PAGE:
Feature Article - April 2009
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Reaching Out

Recreation in Underserved Communities

By Stacy St. Clair

Reach Out to Oakland

The City of Oakland first began dreaming of a new community recreation center more than two decades ago when the Bay Area announced its intentions to vie for the 2012 Summer Olympics. The structure would have played an important role in the Games, so when the region lost its bid, the world-class facility—and its funding—suffered a massive blow.

Councilman Larry Reid, however, was determined to keep the project alive because it would serve one of the most challenging areas of Oakland. The original plan called for a 155,000-square-foot, two-story sports complex that would contain an Olympic-size swimming pool, library, gymnasium, bowling alley, dance aerobic studios and additional activity areas. But the city could not afford to build such a lavish structure without Olympic-sized grants and gifts, so officials made the difficult—but necessary—decision to pare down the project.

"The city had to rethink how to build a recreation facility without the help of the Olympics," said Clarence Mamuyac of ELS Architecture and Urban Design, the principal-in-charge of the project.

As part of their rethinking, officials eliminated the 50-meter pool and the diving well. The gym space was halved, while the locker rooms and administrative space were significantly pared down.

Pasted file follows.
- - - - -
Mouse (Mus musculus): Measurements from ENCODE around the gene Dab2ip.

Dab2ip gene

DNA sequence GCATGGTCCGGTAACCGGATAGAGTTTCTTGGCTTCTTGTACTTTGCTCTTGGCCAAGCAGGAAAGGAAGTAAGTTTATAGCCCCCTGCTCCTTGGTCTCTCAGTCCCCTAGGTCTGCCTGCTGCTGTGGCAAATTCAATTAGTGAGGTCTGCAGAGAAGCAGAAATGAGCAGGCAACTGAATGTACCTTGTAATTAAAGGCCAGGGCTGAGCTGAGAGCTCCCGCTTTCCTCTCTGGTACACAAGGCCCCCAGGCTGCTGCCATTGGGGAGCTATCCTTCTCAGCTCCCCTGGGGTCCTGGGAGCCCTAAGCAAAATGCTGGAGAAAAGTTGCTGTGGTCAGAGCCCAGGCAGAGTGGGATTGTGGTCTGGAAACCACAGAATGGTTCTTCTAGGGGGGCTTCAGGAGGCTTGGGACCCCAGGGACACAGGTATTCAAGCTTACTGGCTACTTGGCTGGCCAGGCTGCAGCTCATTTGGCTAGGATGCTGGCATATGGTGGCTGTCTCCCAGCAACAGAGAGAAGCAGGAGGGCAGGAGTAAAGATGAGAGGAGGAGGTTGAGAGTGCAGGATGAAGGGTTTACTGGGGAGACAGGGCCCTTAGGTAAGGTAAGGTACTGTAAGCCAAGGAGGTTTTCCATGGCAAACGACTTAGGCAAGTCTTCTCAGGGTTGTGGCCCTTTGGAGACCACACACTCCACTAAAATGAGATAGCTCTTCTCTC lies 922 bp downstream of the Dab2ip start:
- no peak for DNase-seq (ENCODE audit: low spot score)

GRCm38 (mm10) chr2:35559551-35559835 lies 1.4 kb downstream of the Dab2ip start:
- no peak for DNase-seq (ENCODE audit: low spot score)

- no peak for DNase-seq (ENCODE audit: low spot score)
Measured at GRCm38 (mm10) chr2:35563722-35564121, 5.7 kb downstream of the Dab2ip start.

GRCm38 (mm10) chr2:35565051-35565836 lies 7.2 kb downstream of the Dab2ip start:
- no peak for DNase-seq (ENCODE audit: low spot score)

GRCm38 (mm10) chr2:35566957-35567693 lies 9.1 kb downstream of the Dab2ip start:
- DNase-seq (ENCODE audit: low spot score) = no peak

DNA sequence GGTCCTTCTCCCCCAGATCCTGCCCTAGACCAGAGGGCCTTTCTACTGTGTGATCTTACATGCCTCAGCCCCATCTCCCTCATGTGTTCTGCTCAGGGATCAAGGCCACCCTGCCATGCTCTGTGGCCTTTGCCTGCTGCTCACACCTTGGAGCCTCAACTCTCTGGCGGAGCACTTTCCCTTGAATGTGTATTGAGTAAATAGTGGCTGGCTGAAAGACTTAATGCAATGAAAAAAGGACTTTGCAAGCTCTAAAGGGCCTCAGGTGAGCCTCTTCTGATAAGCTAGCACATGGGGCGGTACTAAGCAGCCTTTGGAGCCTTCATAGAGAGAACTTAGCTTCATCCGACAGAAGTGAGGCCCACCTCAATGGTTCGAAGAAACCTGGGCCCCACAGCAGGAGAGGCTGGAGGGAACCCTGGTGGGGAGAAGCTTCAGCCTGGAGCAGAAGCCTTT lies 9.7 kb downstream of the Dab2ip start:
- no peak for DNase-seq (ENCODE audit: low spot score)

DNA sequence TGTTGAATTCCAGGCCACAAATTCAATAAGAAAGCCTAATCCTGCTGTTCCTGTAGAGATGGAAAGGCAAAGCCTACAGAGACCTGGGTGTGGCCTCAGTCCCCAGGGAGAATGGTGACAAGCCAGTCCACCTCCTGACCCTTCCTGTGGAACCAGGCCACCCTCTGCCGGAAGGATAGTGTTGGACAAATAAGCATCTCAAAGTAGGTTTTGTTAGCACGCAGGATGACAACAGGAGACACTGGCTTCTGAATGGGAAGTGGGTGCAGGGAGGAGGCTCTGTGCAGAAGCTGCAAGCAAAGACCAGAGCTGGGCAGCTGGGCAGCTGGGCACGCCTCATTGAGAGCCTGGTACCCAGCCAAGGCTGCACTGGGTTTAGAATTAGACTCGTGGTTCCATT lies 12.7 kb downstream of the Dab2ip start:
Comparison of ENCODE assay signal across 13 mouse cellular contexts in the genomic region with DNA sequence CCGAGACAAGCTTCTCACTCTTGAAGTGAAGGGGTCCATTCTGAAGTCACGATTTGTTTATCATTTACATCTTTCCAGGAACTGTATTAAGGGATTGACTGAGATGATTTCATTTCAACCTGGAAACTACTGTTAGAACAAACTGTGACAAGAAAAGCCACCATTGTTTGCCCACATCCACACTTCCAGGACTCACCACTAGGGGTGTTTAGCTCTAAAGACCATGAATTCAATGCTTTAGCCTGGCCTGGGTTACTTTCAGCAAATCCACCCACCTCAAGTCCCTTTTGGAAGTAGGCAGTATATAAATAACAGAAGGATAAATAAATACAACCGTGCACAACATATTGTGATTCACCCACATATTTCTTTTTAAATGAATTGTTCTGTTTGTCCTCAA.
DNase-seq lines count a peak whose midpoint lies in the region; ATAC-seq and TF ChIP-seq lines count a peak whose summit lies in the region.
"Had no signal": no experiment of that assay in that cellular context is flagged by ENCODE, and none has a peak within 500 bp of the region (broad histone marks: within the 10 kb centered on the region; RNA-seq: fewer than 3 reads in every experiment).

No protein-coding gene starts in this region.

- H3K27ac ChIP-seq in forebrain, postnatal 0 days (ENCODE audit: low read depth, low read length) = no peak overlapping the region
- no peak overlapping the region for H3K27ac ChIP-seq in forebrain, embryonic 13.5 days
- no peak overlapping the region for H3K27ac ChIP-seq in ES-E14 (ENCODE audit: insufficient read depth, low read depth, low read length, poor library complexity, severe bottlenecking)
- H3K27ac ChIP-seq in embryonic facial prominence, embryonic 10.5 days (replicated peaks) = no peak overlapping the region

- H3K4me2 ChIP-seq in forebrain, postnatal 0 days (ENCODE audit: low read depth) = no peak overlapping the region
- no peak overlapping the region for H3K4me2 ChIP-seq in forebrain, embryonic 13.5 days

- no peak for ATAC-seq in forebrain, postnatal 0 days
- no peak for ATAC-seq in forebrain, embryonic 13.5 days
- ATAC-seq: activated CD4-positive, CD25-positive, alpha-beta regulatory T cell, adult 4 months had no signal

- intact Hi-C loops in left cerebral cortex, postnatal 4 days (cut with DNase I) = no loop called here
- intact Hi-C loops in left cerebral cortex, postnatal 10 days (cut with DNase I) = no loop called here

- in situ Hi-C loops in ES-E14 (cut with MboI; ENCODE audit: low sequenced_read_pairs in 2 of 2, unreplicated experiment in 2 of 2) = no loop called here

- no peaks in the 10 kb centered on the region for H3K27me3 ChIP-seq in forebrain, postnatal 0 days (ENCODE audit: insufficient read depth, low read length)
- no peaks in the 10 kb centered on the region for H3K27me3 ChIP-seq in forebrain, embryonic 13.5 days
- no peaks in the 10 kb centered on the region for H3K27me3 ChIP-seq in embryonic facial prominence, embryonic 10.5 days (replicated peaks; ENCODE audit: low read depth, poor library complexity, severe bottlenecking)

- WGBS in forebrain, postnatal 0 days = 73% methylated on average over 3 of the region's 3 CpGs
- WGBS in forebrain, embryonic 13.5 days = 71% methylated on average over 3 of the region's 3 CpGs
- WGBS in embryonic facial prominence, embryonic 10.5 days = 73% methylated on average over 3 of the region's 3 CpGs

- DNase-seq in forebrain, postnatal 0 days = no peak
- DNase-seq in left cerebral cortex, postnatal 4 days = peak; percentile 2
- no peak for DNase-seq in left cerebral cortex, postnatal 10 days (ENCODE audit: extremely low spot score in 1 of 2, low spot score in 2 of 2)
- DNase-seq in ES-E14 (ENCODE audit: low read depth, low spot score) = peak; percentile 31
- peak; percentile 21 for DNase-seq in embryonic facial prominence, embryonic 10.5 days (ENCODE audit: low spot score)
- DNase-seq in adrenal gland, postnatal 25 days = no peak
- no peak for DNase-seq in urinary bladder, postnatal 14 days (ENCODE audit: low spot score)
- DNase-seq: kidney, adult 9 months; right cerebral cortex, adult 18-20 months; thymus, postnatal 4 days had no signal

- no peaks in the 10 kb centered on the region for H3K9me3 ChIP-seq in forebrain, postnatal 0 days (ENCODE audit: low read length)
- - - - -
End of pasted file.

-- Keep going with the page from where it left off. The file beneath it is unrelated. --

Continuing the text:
Despite the revisions, the project is expected to become the crown jewel of a neighborhood plagued by drugs and gang violence. The East Oakland Sports Center will include a 25,000-square-foot building housing a natatorium with an indoor recreational pool, aerobic studios and a fitness center.

The project also has been designed in phases, so the community can expand the facility as its budget allows. Future phases will include the construction of soccer and baseball fields and a competitive swimming pool. The project will also include a learning/media center, a childcare facility and a senior center.

"At the end of the day, this is going to be an amazing facility," Mamuyac said.

Once-built, the $17-million facility undoubtedly will prove that impoverished communities do not need to break the bank in order to provide recreation services. It just requires careful attention to selecting amenities that benefit both your patrons and your budget. For example, when choosing which features to eliminate from the project, officials very quickly cut the diving well, which would not attract enough users to justify its cost or the space it consumed.

They also scrapped the 50-meter pool because planners doubted it would recoup its operating costs. However, plans for an indoor aquatic center with playful amenities remained in place. The spray guns, water cannons and waterfalls attract patrons and make any recreation center a must-visit facility, experts said.

"The fun water features actually pay the freight," Mamuyac said. "It's just good recreation business to keep a component like that."